Book Image

Julia Programming Projects

By : Adrian Salceanu
Book Image

Julia Programming Projects

By: Adrian Salceanu

Overview of this book

Julia is a new programming language that offers a unique combination of performance and productivity. Its powerful features, friendly syntax, and speed are attracting a growing number of adopters from Python, R, and Matlab, effectively raising the bar for modern general and scientific computing. After six years in the making, Julia has reached version 1.0. Now is the perfect time to learn it, due to its large-scale adoption across a wide range of domains, including fintech, biotech, education, and AI. Beginning with an introduction to the language, Julia Programming Projects goes on to illustrate how to analyze the Iris dataset using DataFrames. You will explore functions and the type system, methods, and multiple dispatch while building a web scraper and a web app. Next, you'll delve into machine learning, where you'll build a books recommender system. You will also see how to apply unsupervised machine learning to perform clustering on the San Francisco business database. After metaprogramming, the final chapters will discuss dates and time, time series analysis, visualization, and forecasting. We'll close with package development, documenting, testing and benchmarking. By the end of the book, you will have gained the practical knowledge to build real-world applications in Julia.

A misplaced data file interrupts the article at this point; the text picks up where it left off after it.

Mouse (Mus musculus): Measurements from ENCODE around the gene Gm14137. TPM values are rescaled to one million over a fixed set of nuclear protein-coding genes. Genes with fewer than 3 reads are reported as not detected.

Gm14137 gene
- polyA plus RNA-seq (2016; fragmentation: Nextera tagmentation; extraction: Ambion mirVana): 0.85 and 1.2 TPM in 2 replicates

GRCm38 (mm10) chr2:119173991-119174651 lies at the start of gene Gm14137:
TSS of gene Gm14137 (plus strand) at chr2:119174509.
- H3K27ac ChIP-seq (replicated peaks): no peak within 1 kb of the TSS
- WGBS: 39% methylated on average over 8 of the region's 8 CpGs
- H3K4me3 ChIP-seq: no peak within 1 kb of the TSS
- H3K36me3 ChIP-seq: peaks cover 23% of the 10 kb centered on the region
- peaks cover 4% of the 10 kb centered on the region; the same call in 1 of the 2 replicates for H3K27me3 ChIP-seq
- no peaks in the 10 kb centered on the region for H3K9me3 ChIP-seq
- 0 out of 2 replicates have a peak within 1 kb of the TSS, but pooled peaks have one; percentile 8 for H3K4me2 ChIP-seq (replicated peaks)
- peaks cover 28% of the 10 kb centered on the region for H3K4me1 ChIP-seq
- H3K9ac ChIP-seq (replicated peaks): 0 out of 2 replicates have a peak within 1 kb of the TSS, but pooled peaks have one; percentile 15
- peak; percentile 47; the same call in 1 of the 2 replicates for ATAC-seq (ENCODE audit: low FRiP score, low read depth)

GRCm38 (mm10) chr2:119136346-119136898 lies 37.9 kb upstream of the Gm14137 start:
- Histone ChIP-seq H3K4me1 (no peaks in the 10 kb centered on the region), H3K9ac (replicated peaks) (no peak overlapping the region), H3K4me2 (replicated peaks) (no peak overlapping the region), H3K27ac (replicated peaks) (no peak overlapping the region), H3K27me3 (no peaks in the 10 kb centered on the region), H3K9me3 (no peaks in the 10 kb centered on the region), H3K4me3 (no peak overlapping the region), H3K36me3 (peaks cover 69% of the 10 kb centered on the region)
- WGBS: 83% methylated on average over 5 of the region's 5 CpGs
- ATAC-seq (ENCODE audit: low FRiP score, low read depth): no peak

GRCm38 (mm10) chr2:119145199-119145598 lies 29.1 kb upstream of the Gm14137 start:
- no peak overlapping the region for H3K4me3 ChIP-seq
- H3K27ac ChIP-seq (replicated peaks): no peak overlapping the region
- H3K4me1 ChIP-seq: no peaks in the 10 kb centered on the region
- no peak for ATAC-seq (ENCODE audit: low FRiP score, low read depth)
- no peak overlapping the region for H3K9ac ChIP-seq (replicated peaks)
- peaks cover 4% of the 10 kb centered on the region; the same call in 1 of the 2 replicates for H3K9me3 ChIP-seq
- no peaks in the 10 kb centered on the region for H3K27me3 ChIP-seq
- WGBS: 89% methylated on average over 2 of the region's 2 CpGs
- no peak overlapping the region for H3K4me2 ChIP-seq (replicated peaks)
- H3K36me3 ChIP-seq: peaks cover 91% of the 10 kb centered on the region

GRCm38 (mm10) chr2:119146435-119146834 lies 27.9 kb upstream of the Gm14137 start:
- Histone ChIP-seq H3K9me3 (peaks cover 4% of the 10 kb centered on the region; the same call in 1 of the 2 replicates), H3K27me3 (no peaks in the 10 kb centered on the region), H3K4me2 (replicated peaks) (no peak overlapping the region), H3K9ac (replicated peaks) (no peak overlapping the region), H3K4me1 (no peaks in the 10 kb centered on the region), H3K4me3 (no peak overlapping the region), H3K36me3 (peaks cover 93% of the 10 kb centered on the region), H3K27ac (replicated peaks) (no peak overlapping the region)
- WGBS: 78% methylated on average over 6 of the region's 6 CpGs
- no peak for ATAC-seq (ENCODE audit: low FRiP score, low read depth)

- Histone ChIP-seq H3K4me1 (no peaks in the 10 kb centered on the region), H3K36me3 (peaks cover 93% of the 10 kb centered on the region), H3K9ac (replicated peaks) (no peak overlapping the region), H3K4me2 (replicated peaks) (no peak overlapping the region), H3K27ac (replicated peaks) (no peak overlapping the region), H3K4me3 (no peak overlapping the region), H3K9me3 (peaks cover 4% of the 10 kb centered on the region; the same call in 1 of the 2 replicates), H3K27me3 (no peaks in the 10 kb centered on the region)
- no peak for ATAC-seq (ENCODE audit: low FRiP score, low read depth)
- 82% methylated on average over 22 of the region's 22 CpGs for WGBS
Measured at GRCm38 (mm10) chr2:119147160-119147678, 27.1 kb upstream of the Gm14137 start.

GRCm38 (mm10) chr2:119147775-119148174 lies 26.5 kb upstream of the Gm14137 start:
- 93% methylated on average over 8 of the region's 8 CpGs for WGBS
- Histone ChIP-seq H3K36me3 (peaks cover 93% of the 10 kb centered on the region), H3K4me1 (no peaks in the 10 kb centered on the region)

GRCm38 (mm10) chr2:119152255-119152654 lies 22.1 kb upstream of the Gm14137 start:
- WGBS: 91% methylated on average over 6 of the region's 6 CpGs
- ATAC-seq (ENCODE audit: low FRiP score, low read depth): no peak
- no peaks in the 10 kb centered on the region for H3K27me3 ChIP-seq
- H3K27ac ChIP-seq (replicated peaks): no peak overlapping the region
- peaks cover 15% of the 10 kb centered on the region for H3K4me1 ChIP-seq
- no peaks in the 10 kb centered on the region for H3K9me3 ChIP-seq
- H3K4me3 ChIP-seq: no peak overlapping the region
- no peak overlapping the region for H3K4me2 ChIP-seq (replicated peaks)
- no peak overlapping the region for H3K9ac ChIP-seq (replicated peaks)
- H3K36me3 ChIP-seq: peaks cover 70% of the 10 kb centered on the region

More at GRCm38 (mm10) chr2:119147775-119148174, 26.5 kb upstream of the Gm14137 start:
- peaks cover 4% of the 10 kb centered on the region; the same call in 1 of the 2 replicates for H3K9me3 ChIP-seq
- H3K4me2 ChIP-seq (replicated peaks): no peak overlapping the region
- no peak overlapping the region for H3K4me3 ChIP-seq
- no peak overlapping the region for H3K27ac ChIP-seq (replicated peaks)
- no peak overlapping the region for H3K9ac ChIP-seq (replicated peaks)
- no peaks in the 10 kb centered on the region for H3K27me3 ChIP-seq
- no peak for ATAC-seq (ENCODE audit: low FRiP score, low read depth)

Table of Contents (19 chapters)
Title Page
Copyright and Credits
About Packt

Learning about hybrid recommender systems

There are some clear advantages when using model-based recommenders. As mentioned already, scalability is one of the most important. Usually, the models are much smaller than the initial dataset, so that even for very large data samples, the models are small enough to allow efficient usage. Another benefit is the speed. The time required to query the model, as opposed to querying the whole dataset, is usually considerably smaller.

These advantages stem from the fact that the models are generally prepared offline, allowing for almost instantaneous recommendations. But since there's no such thing as free performance, this approach also comes with a few significant negatives—on one hand, it is less flexible, because building the models takes considerable time and resources, making the updates difficult and costly; on the other hand, because it does not use the whole dataset, the predictions can be less accurate.

As with everything, there's no silver bullet...